from In These Times
Puerto Rican Students Defeat Fee Increase: In a major victory for Puerto Rico’s student movement, the board of directors at the University of Puerto Rico (UPR) announced Saturday that they would eliminate an $800 fee that has sparked mass protests. In the spring of 2010, university students shut down campuses for two months in protest of the fee and other changes, and administrators backtracked on some of the proposals. In January 2011, at least 50 student protesters were arrested as the fee went into effect. The protests forced the resignation of UPR at the time, and catalyzed the campaign of Alejandro García Padilla, who ran for governor on a pledge to roll back the fee and took office earlier this month.
Protester Pipes Up at TransCanada Conference: On January 31, activists disrupted the PipeTech Americas Summit, a meeting of delegates from pipeline construction corporations held outside of Houston, Texas. Tar Sands blockader Ramsey Sprague disrupted a speech by Tom Hamilton, the manager of quality and compliance for TransCanada’s controversial Keystone XL pipeline, by chaining himself to the speakers beside the podium. While security officials got bolt cutters to remove Sprague, he delivered his own speech lambasting the pipeline’s questionable safety record and disastrous ecological effects. He was eventually escorted out of the conference and arrested.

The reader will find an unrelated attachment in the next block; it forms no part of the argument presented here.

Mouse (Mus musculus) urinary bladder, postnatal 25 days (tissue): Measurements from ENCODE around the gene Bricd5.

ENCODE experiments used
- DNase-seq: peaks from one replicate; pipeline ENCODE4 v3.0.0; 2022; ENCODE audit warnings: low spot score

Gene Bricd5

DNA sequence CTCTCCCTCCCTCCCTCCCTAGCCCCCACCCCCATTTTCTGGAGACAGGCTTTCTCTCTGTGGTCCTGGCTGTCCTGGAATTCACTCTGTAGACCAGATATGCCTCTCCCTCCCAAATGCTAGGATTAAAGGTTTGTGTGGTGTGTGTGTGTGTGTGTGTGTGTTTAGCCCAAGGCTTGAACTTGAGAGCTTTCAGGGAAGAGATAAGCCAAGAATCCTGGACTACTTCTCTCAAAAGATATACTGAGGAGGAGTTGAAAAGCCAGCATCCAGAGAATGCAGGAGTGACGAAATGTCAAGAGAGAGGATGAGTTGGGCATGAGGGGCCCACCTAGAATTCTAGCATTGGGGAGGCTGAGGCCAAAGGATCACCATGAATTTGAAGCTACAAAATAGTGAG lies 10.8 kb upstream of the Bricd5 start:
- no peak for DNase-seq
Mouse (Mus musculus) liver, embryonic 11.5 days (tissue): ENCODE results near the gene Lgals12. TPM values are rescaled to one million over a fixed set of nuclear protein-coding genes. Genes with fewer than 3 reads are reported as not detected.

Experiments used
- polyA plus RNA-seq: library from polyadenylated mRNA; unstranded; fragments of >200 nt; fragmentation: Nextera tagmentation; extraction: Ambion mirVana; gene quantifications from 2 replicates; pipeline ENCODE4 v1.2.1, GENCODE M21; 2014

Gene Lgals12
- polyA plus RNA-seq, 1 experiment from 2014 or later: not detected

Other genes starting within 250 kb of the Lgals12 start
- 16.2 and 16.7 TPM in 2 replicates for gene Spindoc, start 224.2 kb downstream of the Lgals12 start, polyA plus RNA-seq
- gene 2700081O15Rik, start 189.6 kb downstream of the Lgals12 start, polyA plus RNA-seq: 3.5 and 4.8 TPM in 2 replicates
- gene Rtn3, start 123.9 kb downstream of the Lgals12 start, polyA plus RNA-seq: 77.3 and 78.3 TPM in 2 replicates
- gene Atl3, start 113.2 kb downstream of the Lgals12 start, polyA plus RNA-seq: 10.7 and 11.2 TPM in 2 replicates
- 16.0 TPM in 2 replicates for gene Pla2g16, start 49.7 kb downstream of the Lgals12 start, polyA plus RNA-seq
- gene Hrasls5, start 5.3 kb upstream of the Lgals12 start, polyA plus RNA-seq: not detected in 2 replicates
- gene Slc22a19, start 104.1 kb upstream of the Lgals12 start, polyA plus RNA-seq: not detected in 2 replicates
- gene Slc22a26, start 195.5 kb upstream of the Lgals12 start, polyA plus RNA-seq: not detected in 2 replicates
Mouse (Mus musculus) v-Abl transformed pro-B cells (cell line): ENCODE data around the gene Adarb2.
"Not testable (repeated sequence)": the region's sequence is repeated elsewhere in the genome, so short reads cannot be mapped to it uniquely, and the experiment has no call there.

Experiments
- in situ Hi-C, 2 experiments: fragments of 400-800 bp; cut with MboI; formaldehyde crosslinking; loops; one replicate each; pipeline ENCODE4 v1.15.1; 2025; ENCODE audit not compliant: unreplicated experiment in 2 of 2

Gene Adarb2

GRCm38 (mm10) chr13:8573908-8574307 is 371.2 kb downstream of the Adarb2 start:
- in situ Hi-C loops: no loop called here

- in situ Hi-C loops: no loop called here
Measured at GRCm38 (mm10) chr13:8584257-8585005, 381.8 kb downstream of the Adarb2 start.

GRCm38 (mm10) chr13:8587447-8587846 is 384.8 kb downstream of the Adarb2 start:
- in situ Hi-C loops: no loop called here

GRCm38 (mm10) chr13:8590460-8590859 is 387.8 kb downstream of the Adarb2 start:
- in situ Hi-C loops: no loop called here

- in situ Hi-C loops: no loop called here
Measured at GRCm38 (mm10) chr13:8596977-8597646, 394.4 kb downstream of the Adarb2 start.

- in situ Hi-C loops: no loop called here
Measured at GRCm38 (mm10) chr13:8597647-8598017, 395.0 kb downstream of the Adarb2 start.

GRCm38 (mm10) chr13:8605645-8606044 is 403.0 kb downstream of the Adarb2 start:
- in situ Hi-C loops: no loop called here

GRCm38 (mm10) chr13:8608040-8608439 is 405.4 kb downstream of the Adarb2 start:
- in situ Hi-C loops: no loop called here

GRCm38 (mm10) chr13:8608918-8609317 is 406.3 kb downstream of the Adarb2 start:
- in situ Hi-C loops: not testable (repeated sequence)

Seattle First City to Join Fossil Fuel Divestment Movement: Public employees throughout the city of Seattle may soon sell off their pension fund investments in some of the world’s largest fossil fuel companies. If the Seattle City Employees’ Retirement System sells off its investments in ExxonMobil and Chevron, it will be the first large U.S. city to divest from fossil fuels, following in the footsteps of growing divestment movements at over 200 campuses nationwide.
BSA May Lift Ban on Gay Scouts: On January 28, the Boy Scouts of America announced that it would consider lifting its long-held ban on openly homosexual members. Though many have applauded the announcement, others remain critical of the proposed change in national policy, arguing that it would leave local Scouts troops free to openly discriminate. In July, the Boy Scouts announced that they were reaffirming their ban on openly gay members following a two-year committee investigation of the matter.